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Thursday, 28 October 1993
Page: 2698


Senator CHAMARETTE (10.25 a.m.) —While I have no opposition to the extension of the number of members of the Joint Standing Committee on Electoral Matters, I wish to draw to the attention of my colleagues here today an aspect of the membership of that committee. Neither of the two parties that consider themselves the major parties have any women representatives on that committee. While there are two women members of the committee, Senator Lees of the Australian Democrats and me, the imbalance has just increased—unless the major parties take advantage of this opportunity to make sure that they have women represented amongst the contingents they provide from their parties.

  There is a particular reason why this matter may be extremely useful to the committee: the committee has received a reference from the Senate regarding women, elections and parliament, with particular reference to, firstly, the reasons for the gender imbalance in the Australian parliament, secondly, strategies for increasing the number and effectiveness of women in political and electoral processes, and, thirdly, the effect of parliamentary procedures and practices on women's aspirations to and participation in the Australian parliament.

  I believe that the argument may be extended that to have more than two women out of 12 may not reflect the representation of women in parliament. However, as that is the problem that is being addressed by this committee—the imbalance in the parliament that reflects the gender balance within the broader community—I believe it is extremely important that both parties, government and opposition, consider this matter.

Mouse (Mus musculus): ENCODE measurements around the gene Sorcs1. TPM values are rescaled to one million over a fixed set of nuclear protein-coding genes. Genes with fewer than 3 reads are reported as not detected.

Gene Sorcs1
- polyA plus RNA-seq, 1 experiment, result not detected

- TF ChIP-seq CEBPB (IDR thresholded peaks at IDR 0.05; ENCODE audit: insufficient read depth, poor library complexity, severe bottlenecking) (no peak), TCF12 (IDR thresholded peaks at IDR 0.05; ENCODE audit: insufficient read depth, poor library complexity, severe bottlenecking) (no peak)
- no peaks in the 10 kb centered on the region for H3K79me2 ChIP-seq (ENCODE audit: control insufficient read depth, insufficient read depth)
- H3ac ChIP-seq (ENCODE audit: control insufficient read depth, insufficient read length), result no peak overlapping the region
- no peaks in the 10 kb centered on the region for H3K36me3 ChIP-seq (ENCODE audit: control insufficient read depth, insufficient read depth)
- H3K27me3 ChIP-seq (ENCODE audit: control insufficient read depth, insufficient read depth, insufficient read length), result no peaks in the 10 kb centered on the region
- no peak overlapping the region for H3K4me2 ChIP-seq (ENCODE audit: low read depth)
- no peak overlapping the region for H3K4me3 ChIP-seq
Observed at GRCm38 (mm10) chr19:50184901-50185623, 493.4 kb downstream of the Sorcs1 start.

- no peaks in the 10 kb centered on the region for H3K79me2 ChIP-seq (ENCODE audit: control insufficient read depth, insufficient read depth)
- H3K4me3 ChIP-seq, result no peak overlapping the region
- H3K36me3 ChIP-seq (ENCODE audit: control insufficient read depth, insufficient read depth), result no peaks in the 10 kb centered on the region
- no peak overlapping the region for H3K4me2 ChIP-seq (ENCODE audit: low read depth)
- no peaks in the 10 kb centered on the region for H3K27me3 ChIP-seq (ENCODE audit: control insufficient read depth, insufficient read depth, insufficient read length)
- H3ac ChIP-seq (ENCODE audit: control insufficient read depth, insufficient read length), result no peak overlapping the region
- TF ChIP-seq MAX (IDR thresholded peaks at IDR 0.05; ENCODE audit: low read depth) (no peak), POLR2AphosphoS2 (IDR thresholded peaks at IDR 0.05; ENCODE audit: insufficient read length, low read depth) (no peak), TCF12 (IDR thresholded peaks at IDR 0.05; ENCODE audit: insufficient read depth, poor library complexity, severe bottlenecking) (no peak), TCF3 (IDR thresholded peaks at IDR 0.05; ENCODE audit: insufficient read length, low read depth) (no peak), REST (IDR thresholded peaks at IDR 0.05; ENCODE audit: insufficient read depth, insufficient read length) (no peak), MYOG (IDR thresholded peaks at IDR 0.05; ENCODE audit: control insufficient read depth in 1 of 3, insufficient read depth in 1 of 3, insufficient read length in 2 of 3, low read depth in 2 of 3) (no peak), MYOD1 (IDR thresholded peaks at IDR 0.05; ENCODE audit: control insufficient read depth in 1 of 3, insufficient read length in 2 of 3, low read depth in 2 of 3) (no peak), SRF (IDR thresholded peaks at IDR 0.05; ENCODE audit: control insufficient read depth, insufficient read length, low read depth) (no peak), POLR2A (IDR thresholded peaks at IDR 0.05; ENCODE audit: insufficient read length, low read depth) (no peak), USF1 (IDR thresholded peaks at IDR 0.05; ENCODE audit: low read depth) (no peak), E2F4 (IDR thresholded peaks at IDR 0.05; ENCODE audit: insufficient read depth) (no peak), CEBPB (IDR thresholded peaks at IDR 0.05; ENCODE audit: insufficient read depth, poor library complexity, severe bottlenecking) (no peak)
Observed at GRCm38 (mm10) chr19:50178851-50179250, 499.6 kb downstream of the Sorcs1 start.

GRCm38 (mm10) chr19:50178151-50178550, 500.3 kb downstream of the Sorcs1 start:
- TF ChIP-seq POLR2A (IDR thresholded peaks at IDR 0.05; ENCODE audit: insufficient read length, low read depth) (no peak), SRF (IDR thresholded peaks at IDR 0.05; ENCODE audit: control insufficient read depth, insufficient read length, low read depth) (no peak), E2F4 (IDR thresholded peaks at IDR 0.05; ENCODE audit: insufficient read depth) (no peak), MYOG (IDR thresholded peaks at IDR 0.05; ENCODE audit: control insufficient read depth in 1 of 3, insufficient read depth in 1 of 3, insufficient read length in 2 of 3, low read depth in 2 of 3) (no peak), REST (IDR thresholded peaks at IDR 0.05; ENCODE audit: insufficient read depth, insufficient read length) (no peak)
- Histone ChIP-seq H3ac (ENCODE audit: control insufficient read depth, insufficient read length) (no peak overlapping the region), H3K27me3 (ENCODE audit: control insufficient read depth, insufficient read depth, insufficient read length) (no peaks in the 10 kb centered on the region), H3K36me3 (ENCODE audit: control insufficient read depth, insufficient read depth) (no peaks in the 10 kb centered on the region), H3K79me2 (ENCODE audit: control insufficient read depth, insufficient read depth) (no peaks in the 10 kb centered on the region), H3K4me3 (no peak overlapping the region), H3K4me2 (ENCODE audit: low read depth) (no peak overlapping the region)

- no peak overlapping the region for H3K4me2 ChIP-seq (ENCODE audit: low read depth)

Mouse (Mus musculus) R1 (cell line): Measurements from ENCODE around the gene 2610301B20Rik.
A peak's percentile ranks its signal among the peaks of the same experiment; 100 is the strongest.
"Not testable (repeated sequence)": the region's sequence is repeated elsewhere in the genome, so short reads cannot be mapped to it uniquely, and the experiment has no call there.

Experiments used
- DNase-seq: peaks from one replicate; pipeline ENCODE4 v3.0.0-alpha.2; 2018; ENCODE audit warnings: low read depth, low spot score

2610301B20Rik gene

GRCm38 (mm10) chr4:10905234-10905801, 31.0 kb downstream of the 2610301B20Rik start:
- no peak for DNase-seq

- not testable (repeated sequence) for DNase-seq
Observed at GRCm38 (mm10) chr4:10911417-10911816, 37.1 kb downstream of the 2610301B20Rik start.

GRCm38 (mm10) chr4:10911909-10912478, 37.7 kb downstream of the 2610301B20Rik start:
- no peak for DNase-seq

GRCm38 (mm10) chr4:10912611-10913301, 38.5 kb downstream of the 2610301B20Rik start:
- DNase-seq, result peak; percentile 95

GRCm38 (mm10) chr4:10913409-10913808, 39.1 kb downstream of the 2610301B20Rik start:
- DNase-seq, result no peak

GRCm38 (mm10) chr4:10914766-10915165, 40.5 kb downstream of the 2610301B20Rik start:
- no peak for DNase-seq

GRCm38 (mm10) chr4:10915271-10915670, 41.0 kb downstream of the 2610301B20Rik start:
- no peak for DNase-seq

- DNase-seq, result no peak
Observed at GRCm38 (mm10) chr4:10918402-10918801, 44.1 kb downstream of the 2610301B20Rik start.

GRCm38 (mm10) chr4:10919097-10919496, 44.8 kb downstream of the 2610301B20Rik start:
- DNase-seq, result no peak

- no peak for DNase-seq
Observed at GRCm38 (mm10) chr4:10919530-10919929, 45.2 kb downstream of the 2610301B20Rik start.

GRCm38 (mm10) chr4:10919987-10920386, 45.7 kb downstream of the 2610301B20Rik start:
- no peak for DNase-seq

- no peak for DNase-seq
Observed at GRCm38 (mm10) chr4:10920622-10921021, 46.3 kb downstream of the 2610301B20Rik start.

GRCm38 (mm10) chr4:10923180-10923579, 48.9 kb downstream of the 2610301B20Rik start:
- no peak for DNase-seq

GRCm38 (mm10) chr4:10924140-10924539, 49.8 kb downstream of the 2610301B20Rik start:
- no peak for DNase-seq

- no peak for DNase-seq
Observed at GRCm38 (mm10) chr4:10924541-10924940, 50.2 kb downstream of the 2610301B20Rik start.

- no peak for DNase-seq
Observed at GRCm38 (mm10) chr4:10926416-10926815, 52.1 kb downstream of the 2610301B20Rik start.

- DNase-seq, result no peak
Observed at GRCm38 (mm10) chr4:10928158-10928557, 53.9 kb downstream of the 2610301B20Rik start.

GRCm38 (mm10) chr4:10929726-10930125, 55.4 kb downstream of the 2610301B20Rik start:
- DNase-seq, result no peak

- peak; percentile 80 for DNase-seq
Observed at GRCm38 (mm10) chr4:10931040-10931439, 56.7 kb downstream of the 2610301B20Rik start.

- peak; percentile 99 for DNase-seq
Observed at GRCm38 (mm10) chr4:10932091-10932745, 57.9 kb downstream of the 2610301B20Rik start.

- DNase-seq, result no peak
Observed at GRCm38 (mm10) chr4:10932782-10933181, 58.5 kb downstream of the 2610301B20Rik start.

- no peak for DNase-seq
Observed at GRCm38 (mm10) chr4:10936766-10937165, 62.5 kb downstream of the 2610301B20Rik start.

Senator Tambling —Where is the gender balance in your party?


Senator CHAMARETTE —We have a very good gender balance. We are trying to compensate for the over-representation of the male gender in this parliament. But the Greens, as a rule, take as an indication of the health of their organisation that 50 per cent of their candidates are men and 50 per cent are women. That is not contrived. It happens because we have a very healthy organisation which does reflect the broader community. That is what I wish to see in the parliament and on this committee as well. I therefore urge women members of the Australian Labor Party and the Liberal Party, in particular, not to let this opportunity for better representation of women on the Joint Committee on Electoral Matters slip by without their taking advantage of it.

  Finally, because the reference on women's participation in parliament is due to be reported on in December and because the committee has not demonstrated a great urgency or eagerness to deal with it, I would welcome some supportive membership from women of the major parties, joining Senator Lees and me on this committee.